This is a story for the ages, the story of feeling adrift, the story of growing older but none the wiser, the story that every one of us will live at one point. I appreciate people that say that they love getting older and that they look forward to old age, but I almost always think that it’s a facade.
Tennessee Williams captures in just under 200 pages the loss people feel when they give up their chosen profession and when they become aware that they are closer to death than to birth.
Who is Mrs. Stone?
The Roman Spring of Mrs. Stone is the story of a woman in her fifties, a well known international actress, that just recently left the spotlight. The book begins shortly after her husband dies, leaving her all alone in Rome, only with her wealth to keep her company. Surely enough, her money attracts a series of young men, looking to exchange company for value.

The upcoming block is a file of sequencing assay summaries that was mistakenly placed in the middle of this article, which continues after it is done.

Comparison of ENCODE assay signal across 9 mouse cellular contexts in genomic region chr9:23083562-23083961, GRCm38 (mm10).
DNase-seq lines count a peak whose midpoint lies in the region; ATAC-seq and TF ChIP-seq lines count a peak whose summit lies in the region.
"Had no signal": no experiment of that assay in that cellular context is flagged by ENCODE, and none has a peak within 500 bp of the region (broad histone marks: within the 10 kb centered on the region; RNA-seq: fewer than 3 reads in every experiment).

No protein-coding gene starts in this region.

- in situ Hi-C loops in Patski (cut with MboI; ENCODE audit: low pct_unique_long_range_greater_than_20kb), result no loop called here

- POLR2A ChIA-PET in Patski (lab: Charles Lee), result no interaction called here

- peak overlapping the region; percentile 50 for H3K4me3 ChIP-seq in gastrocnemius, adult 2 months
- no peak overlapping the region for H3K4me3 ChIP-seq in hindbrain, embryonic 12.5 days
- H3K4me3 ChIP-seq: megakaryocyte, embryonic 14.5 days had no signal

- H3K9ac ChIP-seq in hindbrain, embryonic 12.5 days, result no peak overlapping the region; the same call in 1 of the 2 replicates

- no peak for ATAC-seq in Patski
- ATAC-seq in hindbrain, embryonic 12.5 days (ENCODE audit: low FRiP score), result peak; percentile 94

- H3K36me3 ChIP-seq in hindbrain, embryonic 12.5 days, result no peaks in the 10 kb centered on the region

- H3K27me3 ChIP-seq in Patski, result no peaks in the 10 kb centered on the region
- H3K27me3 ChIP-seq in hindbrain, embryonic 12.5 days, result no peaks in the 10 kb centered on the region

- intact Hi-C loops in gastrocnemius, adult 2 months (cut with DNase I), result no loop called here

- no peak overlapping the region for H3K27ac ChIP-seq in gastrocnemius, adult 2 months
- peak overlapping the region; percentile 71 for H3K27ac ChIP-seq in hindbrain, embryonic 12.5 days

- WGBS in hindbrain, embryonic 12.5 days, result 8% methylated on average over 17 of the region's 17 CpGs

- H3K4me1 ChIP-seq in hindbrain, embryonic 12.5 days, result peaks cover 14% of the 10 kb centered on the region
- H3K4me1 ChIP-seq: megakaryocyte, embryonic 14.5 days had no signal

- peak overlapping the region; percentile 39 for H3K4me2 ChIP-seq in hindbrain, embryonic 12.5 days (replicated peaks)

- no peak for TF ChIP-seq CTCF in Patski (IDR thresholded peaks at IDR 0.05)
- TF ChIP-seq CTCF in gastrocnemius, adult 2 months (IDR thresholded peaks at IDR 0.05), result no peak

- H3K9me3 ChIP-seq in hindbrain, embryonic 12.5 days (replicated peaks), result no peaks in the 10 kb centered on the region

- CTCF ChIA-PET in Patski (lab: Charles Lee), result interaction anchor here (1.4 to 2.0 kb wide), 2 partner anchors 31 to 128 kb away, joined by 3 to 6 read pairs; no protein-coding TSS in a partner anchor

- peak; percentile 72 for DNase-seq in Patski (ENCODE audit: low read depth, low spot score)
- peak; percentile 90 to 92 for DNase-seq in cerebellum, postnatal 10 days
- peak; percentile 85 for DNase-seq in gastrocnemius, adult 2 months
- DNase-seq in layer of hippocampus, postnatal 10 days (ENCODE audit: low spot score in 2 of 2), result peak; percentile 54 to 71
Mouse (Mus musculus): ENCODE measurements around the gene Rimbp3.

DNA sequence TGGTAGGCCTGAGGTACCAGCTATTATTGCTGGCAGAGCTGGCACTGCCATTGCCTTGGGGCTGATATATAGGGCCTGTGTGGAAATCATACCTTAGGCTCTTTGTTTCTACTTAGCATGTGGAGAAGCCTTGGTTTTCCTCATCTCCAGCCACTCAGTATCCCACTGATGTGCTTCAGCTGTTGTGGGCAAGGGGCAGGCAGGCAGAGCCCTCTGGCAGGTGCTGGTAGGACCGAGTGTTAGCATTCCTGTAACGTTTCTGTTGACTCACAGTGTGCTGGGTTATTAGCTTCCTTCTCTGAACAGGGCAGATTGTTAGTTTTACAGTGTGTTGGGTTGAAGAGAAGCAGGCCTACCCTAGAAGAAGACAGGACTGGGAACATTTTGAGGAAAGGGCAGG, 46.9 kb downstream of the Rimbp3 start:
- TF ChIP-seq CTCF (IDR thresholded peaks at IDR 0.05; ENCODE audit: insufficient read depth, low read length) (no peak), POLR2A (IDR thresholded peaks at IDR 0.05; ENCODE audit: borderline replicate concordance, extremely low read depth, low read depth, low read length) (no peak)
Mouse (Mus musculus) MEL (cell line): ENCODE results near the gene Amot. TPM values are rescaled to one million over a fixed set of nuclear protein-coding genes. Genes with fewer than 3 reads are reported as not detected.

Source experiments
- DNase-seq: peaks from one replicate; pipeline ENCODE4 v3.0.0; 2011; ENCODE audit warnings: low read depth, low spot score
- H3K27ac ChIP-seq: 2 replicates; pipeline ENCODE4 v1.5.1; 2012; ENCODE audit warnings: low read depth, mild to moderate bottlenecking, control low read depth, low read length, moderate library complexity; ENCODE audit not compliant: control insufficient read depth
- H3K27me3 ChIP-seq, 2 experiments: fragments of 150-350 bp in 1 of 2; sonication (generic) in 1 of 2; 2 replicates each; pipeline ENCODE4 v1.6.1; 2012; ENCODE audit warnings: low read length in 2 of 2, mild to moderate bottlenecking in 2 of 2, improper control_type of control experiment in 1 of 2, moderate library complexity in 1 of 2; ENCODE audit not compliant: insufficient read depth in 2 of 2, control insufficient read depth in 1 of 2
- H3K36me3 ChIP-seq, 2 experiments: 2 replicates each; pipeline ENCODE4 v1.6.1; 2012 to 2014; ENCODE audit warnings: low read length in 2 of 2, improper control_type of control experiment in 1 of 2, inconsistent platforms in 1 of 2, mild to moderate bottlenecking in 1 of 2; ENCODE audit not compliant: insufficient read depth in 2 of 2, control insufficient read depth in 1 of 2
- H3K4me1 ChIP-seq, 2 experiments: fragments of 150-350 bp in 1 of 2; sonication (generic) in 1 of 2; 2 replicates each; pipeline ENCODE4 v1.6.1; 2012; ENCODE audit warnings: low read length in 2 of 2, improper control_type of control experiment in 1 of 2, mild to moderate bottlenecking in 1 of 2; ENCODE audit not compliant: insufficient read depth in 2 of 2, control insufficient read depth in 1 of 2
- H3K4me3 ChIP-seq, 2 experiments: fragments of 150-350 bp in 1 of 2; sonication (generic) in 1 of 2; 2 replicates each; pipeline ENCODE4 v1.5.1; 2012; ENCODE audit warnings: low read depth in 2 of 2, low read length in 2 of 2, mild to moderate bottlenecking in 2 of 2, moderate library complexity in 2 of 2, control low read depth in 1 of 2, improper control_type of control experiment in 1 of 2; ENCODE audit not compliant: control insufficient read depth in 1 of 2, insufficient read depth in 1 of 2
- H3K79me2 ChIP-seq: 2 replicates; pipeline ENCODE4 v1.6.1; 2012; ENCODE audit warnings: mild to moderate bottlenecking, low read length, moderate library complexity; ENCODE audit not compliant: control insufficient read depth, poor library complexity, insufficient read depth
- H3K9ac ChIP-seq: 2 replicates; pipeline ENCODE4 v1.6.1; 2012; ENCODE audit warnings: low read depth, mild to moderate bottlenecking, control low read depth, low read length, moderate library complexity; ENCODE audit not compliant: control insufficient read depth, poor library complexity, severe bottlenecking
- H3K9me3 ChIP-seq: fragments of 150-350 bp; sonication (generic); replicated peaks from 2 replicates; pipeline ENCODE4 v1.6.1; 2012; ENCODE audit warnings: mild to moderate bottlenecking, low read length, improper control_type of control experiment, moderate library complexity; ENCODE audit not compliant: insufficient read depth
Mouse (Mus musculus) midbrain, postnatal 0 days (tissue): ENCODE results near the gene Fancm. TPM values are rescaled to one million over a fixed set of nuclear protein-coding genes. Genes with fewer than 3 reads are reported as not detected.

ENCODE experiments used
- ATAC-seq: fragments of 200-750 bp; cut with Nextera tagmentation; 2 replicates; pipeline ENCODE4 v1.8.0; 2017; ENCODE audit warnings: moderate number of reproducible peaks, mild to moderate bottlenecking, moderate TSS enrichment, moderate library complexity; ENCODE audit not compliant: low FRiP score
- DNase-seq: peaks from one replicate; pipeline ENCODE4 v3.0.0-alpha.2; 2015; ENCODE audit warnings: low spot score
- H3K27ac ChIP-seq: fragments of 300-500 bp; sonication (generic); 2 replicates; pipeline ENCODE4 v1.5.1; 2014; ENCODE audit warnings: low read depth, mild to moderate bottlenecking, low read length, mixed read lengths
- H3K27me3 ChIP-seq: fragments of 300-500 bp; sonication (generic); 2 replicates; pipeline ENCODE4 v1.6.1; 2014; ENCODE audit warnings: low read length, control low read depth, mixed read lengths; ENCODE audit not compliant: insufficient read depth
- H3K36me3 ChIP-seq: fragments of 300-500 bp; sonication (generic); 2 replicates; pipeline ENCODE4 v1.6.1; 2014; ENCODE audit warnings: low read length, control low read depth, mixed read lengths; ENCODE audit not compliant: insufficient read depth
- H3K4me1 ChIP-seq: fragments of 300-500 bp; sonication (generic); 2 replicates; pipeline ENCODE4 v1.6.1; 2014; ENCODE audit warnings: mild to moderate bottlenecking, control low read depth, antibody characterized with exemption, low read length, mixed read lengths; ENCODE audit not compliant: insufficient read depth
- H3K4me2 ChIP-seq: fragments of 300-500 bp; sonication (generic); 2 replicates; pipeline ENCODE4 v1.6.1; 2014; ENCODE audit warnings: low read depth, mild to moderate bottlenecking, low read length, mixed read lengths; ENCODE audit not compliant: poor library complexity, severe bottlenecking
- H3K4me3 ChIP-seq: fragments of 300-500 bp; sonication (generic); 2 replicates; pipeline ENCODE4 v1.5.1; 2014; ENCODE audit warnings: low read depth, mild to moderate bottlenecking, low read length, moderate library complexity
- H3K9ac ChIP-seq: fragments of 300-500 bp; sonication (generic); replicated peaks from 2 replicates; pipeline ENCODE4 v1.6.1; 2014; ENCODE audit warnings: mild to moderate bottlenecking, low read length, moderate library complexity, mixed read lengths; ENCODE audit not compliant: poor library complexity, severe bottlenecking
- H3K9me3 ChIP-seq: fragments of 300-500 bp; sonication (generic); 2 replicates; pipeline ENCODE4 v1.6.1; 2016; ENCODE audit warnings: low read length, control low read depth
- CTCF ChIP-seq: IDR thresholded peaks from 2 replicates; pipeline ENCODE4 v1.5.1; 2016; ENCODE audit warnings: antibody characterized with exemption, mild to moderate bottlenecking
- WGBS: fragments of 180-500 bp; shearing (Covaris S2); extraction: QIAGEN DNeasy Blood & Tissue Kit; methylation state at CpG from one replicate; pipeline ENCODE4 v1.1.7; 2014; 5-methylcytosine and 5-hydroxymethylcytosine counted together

“His beauty was notable even in a province where the lack of it is more exceptional in a young man.”
She soon becomes infatuated with a young gigolo, named Paolo, and for a minute, it seems that her life is getting a bit better. Until her relationship becomes toxic, and Paolo does nothing but make her feel bad about herself and starts looking for other pockets to feed him.
Conclusions of a reading Badger
Final thoughts, this book was a quick read and I didn’t know what to expect. What I got was an unsettling feeling that life is way too short. We bury ourselves in work and that gives us a feeling of safety, a feeling that we are doing something useful until it stops and then we are forced to take a good hard look in the mirror. When everything we thought we were is gone, what is left?